System simulations of a 1.5 V SiGe 81–86 GHz E-band transmitter

Tobias Tired, Per Sandrup, Anders Nejdel, Johan Wernehag, Henrik Sjöland
2016 Analog Integrated Circuits and Signal Processing  
This paper presents simulation results for a sliding-IF SiGe E-band transmitter circuit for the 81-86 GHz E-band. The circuit was designed in a SiGe process with f T = 200 GHz and uses a supply of 1.5 V. The low supply voltage eliminates the need for a dedicated transmitter voltage regulator. The carrier generation is based on a 28 GHz quadrature voltage oscillator (QVCO). Upconversion to 84 GHz is performed by first mixing with the QVCO signals, converting the signal from baseband to 28 GHz,
more » ... d then mixing it with the 56 GHz QVCO second harmonic, present at the emitter nodes of the QVCO core devices. The second mixer is connected to a threestage power amplifier utilizing capacitive cross-coupling to increase the gain, providing a saturated output power of ?14 dBm with a 1 dB output compression point of ?11 dBm. E-band radio links using higher order modulation, e.g. 64 QAM, are sensitive to I/Q phase errors. The presented design is based on a 28 GHz QVCO, the lower frequency reducing the phase error due to mismatch in active and passive devices. The I/Q mismatch can be further reduced by adjusting varactors connected to each QVCO output. The analog performance of the transmitter is based on ADS Momentum models of all inductors and transformers, and layout parasitic extracted views of the active parts. For the simulations with a 16 QAM modulated baseband input signal, however, the Momentum models were replaced with lumped equivalent models to ease simulator convergence. Constellation diagrams and error vector magnitude (EVM) were calculated in MATLAB using data from transient simulations. The EVM dependency on QVCO phase noise, I/Q imbalance and PA compression has been analyzed. For an average output power of 7.5 dBm, the design achieves 7.2% EVM for a 16 QAM signal with 1 GHz bandwidth. The current consumption of the transmitter, including the PA, equals 131 mA from a 1.5 V supply.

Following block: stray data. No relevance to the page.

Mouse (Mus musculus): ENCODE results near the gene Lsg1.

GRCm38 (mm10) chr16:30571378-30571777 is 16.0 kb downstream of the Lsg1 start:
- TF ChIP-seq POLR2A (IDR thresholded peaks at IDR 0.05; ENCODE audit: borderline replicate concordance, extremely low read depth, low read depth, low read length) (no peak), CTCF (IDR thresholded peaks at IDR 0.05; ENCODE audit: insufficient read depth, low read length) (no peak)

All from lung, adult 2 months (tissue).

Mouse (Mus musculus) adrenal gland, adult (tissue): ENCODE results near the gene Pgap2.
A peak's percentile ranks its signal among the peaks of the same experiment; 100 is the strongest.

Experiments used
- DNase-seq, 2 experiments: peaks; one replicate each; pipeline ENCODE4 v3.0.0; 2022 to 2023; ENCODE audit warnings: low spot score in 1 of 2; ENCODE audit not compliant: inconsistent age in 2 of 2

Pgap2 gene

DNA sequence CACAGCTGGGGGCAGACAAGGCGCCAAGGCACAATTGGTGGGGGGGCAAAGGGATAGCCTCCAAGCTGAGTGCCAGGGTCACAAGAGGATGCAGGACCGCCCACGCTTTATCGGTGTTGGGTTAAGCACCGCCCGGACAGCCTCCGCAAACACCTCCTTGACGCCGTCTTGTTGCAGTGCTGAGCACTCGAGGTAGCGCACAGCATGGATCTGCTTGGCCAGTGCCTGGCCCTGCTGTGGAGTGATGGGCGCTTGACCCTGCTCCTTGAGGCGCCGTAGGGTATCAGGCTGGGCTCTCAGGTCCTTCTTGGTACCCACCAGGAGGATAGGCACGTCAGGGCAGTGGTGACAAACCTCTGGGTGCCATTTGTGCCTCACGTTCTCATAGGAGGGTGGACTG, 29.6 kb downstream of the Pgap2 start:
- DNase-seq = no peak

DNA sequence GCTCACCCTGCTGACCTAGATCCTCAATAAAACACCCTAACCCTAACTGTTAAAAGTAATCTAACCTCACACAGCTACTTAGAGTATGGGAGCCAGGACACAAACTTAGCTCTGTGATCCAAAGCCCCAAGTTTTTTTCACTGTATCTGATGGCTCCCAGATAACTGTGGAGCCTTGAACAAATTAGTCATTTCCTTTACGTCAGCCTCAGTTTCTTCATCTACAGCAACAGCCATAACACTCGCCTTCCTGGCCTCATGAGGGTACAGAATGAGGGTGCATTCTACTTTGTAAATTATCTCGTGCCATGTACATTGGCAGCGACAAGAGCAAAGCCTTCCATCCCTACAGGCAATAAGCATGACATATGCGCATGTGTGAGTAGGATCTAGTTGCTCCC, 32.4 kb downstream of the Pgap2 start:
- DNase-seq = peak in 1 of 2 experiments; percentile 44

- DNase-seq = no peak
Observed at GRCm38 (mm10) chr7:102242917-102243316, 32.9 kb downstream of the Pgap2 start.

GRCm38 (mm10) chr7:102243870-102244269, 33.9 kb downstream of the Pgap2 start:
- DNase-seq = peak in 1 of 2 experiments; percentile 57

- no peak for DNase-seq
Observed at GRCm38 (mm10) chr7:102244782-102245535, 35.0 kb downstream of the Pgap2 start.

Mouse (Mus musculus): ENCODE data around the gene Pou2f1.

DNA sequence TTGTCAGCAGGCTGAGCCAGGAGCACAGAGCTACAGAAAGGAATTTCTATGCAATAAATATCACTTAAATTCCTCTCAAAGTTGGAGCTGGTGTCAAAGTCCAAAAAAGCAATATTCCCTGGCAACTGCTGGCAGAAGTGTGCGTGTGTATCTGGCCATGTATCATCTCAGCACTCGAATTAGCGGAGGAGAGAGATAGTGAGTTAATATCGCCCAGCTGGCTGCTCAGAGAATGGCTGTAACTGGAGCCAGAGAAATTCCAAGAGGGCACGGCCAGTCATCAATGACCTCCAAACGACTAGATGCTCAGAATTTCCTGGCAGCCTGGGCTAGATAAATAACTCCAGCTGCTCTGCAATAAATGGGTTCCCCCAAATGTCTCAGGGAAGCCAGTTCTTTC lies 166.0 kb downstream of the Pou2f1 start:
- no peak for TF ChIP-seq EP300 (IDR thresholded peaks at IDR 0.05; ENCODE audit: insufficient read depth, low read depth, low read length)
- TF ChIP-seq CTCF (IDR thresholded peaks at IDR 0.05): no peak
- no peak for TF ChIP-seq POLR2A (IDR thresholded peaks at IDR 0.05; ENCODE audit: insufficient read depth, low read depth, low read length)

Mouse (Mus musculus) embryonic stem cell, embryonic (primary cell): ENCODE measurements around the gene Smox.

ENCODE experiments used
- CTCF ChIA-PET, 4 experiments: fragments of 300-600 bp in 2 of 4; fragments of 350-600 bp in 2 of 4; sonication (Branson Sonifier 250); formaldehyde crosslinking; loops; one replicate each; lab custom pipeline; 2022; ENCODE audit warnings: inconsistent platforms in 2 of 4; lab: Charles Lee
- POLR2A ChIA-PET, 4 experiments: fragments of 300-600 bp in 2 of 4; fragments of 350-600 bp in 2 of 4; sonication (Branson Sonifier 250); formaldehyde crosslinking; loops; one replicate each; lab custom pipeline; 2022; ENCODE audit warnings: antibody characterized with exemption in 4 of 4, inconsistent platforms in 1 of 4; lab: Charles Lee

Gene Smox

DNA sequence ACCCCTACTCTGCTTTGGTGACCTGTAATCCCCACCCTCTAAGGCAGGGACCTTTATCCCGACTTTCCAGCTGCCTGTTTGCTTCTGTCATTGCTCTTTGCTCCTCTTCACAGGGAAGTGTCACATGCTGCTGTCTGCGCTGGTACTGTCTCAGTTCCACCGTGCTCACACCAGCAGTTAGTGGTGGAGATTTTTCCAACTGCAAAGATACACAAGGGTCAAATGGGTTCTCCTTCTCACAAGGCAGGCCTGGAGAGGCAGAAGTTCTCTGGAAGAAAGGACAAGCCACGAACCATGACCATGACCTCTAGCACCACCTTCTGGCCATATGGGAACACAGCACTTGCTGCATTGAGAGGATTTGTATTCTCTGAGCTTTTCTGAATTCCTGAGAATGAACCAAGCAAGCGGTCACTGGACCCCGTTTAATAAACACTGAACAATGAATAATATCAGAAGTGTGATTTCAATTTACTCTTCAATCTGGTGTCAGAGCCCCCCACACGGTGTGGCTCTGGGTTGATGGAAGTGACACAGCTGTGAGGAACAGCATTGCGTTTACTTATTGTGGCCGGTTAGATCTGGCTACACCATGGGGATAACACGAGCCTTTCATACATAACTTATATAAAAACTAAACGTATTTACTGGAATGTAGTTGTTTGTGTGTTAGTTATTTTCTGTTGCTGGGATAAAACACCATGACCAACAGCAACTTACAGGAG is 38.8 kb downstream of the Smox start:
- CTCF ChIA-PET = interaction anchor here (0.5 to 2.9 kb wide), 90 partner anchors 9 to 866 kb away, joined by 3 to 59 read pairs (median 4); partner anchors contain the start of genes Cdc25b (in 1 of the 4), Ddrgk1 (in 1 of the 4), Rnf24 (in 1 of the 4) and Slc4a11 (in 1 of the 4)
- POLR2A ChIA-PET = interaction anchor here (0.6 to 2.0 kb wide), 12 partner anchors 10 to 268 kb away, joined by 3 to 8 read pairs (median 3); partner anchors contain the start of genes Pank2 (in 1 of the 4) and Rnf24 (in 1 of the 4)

doi:10.1007/s10470-016-0902-2 fatcat:lxcwcbsvxrfwncsfdr3adew4la